We know a lot about children without ever asking them. We can gauge their health, we can measure their education, we can monitor their nutrition, but we don’t always simply ask children themselves: how do you feel about your life?
But we need to. Understanding their perceptions and designing policies that respond to children’s priorities show us a practical way to help them lead better lives.
So how do we do that?
One relevant concept that has come to the fore in recent years is “subjective well-being” – essentially describing how people experience their lives, whether that’s positively or negatively. Today, the science and measurement of subjective well-being has become sufficiently mature to make it both useful and practical, yet it remains a concept applied to adults far more often than it is to children.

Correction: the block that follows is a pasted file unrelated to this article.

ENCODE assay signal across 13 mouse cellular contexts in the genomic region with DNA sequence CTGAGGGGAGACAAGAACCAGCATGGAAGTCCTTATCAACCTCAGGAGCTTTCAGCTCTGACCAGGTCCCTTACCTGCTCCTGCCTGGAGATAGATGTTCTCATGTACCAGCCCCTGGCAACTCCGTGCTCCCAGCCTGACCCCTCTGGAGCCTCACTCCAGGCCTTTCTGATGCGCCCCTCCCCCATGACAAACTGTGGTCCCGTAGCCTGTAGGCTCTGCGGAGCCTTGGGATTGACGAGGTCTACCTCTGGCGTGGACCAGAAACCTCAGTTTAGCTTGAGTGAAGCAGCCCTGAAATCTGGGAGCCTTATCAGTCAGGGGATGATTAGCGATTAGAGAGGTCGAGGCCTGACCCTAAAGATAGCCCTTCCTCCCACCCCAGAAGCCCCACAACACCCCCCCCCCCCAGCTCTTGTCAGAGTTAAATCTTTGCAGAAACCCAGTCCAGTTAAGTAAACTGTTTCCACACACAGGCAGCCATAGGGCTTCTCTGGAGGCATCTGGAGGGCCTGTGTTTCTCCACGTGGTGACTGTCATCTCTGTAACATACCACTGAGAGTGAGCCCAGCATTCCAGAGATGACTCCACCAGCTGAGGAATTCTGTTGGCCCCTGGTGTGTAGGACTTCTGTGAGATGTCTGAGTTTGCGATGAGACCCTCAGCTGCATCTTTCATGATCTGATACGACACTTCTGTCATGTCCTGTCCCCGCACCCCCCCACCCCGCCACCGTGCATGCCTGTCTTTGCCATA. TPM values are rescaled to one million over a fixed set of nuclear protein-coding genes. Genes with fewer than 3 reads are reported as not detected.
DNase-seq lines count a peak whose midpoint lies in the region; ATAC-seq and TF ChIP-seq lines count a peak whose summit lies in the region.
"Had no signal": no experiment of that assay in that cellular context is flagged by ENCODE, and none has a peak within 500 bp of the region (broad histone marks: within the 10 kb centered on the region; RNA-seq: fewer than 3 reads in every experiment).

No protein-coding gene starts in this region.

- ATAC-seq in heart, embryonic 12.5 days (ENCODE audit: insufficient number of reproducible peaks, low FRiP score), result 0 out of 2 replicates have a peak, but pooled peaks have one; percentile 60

What a missed opportunity. We can imagine a world where a deep understanding of children’s subjective well-being is not just commonplace but is regularly and routinely informing the policies impacting their lives.
This primer on subjective well-being explains more and lays out three steps to help advance – in the words of the Convention on the Rights of the Child – “an atmosphere of happiness, love and understanding” for every child.